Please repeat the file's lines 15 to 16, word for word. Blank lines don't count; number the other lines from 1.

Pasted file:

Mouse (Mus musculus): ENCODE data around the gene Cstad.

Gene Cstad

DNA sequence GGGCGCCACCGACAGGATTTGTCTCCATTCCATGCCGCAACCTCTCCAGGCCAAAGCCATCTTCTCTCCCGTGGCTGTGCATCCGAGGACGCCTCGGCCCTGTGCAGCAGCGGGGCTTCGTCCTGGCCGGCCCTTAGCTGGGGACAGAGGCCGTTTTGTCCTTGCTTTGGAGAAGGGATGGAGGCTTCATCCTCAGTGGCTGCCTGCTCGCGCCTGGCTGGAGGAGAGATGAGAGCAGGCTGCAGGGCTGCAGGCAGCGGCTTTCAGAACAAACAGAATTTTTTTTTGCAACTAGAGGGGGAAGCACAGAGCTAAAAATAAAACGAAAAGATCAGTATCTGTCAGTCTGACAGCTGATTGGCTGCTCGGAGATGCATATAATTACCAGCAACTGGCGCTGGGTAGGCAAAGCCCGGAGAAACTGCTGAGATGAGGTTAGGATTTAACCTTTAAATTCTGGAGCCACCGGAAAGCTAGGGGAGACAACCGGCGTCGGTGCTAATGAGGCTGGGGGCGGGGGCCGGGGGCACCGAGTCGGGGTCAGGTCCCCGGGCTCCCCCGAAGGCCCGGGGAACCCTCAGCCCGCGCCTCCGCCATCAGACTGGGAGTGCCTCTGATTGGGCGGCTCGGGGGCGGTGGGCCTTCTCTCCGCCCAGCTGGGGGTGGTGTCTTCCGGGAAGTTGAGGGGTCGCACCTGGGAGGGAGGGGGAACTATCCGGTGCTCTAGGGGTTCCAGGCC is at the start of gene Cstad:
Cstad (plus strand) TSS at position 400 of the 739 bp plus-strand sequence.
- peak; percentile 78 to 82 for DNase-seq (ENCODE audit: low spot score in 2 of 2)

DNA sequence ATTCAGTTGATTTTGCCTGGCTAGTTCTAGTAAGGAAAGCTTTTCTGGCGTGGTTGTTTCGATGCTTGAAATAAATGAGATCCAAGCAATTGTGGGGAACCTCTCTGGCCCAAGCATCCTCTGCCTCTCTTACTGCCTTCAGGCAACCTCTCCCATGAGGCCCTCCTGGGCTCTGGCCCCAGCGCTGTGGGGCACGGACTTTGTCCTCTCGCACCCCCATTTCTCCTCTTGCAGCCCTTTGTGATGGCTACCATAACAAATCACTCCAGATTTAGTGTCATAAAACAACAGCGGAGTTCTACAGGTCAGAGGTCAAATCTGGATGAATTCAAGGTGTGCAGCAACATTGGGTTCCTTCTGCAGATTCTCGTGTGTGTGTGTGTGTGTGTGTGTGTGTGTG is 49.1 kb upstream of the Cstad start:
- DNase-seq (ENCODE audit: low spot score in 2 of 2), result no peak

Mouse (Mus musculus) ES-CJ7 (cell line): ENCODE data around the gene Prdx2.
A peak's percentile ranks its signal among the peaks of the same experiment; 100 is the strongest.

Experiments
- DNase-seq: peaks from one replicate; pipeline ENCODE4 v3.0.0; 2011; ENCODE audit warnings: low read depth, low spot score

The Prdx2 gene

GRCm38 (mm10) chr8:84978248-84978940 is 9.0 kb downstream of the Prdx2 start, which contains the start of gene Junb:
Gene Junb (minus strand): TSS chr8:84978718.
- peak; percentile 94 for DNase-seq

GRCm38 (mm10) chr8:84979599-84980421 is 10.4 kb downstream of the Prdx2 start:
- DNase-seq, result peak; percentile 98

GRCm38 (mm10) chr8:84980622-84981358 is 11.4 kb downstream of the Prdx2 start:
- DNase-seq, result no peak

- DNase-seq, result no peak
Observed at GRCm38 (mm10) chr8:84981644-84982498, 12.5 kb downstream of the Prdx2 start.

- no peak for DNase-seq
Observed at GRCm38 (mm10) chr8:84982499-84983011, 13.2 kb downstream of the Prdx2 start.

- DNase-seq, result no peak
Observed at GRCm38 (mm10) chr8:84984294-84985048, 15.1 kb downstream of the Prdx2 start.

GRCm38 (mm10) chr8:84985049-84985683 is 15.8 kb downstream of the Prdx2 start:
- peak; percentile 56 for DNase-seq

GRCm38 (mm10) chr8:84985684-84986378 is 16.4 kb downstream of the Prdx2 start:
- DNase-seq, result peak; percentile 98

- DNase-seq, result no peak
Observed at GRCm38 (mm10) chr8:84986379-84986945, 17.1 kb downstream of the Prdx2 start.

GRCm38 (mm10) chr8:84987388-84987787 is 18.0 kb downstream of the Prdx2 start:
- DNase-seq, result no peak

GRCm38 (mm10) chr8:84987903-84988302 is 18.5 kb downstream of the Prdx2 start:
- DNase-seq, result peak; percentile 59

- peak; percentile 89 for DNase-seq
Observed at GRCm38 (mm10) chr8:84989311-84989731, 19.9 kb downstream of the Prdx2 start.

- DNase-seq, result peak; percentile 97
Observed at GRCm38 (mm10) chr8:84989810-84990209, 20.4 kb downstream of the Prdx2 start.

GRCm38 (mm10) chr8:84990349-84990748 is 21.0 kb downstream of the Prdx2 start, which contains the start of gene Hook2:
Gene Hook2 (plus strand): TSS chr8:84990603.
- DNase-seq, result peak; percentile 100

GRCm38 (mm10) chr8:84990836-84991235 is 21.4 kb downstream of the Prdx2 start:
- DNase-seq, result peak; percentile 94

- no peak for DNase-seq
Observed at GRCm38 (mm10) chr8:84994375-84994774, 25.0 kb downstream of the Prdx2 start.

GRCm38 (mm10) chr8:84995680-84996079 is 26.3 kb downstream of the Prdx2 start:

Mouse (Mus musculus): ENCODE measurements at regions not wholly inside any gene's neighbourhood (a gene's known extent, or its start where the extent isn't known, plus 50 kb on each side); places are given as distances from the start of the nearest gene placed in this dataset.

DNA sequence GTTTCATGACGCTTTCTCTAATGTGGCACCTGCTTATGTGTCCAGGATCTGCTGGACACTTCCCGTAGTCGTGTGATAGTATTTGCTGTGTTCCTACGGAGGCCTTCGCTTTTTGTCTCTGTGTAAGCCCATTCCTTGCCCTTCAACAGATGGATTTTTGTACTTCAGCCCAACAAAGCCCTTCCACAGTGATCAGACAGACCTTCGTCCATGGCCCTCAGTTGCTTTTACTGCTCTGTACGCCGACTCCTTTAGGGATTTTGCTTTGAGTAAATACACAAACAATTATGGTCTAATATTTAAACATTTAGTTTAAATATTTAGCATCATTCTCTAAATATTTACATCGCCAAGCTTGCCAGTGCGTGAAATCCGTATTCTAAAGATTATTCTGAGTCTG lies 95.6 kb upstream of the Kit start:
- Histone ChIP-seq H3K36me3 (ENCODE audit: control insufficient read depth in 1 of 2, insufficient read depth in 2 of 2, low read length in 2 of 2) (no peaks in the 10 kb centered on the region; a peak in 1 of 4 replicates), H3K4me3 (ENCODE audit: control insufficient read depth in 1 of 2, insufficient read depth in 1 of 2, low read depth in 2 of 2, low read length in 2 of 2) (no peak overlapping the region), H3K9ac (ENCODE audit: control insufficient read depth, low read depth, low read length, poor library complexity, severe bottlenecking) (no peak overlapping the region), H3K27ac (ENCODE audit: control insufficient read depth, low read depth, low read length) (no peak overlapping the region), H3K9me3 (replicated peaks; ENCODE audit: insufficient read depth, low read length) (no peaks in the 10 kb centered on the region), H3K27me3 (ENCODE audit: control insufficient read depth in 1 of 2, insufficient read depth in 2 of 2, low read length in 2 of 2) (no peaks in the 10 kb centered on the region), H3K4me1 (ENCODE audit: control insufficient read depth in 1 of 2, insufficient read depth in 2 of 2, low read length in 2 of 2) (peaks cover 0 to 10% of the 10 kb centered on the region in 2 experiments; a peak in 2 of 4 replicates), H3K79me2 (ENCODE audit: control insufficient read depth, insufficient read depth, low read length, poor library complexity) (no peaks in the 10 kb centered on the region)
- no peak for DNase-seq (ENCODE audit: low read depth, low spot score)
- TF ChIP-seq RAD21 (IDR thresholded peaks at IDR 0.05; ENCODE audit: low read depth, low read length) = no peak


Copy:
- peak; percentile 94 for DNase-seq

GRCm38 (mm10) chr8:84979599-84980421 is 10.4 kb downstream of the Prdx2 start: